Creating a Patient-Centered Online Appointment Scheduling Experience

The demand for self-service digital transactions is increasing, and healthcare organizations who provide that option are the more appealing choice for consumers. In fact, 68% of consumers tell us that they’re more likely to use a provider offering appointment scheduling online (Accenture, 2019).

But it’s not enough to provide the option for online scheduling. You need to create a cohesive user experience that delights your consumers. Appointment scheduling is the most crucial moment in the consumer journey, and failure to provide a good user experience could mean the difference between acquiring a new patient and losing them to a competitor.

Unfortunately, most online appointment scheduling experiences today aren’t easy to use. If there are multiple back-end systems involved, the journey is often fragmented, placing the burden on the consumer to connect the dots. This creates a difficult scheduling experience and a frustrated consumer. Potential new patients are often left behind, especially if the patient portal is the only scheduling option. In some cases, this can be the deciding factor in them remaining a potential patient or becoming a new patient.

The result is an experience that at best is on par with your competition—not markedly better. Closing the appointment scheduling gap is critical for driving business growth and improving your consumer experience.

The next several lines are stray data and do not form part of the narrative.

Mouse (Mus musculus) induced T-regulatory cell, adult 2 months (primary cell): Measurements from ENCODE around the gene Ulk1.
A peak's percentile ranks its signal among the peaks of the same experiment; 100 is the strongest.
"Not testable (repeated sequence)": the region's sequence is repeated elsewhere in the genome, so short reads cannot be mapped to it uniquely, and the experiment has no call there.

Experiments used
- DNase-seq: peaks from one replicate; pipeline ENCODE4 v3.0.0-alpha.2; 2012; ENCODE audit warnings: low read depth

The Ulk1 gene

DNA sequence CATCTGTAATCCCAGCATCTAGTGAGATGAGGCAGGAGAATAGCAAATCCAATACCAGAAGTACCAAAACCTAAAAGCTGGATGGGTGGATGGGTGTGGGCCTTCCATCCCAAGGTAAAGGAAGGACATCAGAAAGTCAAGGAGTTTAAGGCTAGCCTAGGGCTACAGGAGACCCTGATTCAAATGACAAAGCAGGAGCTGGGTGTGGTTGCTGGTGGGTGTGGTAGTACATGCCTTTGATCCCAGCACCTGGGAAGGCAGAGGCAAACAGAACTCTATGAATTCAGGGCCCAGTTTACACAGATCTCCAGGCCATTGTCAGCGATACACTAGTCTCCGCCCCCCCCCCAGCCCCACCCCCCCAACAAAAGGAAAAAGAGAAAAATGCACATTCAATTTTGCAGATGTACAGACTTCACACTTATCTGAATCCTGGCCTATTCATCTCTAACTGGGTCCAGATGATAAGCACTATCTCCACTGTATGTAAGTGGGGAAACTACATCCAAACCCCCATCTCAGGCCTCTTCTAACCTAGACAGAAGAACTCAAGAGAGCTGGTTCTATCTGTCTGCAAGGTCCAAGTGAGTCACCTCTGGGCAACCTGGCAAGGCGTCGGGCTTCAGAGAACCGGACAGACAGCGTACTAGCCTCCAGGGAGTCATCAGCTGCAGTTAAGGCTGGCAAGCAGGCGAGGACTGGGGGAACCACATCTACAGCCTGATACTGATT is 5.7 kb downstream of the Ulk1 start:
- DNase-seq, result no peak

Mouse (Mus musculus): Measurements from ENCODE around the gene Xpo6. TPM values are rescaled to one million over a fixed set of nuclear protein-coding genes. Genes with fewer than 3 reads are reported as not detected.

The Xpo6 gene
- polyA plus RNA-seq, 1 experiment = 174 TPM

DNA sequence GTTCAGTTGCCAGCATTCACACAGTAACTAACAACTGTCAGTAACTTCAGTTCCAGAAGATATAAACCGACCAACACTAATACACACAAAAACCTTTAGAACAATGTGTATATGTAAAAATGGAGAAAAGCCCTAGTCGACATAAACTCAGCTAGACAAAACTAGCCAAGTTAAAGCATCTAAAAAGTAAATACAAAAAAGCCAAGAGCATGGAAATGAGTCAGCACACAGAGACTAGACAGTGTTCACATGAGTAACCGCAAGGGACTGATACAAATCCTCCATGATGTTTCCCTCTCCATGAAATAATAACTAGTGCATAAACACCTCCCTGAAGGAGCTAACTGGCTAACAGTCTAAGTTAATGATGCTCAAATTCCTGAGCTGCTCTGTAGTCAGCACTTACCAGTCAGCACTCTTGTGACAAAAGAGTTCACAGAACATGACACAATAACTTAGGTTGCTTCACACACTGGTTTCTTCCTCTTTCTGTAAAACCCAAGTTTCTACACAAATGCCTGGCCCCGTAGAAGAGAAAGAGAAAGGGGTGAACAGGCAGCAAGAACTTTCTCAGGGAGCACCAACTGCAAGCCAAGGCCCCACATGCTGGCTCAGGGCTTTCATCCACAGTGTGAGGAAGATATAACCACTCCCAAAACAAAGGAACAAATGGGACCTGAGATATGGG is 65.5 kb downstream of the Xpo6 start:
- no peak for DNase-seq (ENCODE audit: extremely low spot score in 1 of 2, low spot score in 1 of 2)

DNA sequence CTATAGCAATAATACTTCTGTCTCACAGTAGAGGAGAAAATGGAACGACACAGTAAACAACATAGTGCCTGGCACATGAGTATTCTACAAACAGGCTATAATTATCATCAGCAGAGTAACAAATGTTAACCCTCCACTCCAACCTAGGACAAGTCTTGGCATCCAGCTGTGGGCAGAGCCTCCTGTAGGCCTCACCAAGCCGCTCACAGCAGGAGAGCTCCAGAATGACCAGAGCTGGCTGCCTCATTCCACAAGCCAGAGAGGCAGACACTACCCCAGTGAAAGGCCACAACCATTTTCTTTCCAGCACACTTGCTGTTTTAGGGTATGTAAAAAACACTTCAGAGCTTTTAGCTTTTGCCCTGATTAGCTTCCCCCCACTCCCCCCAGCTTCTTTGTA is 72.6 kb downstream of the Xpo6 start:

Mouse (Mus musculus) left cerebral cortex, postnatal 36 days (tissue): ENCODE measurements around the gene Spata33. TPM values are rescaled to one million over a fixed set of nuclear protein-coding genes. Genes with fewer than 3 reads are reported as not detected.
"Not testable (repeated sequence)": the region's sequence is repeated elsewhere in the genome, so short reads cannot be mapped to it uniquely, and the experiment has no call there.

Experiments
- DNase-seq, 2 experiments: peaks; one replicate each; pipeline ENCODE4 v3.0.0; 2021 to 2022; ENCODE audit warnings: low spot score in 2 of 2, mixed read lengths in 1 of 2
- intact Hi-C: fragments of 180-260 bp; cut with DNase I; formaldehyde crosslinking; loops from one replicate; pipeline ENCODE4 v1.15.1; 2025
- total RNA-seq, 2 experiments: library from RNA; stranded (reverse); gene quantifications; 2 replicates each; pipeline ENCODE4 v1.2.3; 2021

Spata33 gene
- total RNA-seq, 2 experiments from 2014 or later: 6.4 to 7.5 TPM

Meeting Consumer Needs Through User-Centered Design

How do we create a digital experience that resonates with consumers and moves our business forward? It starts by focusing on the end user: your consumers.

Too often, software developers allow internal bias, our own assumptions, technology, and cost and time savings to drive our strategic direction and design. But with a user-centered design approach, we use UX research to make evidence-based decisions and create a solution that truly works for our end user. This allows us to go beyond our assumptions and get to the hearts and minds of our consumers so we can better meet their needs.

While this process is often skipped for the sake of cost or time, it’s an investment that pays off in the long run by eliminating risk and reducing downstream costs. Even more importantly, you’ll create an experience that is better for the consumer and improves your ROI.

Creating a Consumer-First Online Appointment Scheduling Experience

As Geonetric set out to re-imagine the online appointment scheduling experience, we created our solution through a user-centered design process. It was important that the solution be fully optimized based on deep UX research, design thinking and user testing, so that it would exceed consumers’ expectations and deliver results for healthcare organizations.

We gathered initial inspiration for the solution by evaluating online booking experiences across many industries—travel, e-commerce, food and beverage, ride-sharing apps, and more. This gave us a solid understanding of the kinds of functionality and experiences consumers were familiar with and expect to see.

After gathering ideas for potential solutions, we didn’t move directly into design and development. We conducted UX research through user testing to gather consumer feedback and validate our ideas. This would identify barriers or areas of confusion that we needed to refine. While this research took additional time up-front, it will pay off in the long term by creating a better, more streamlined user experience.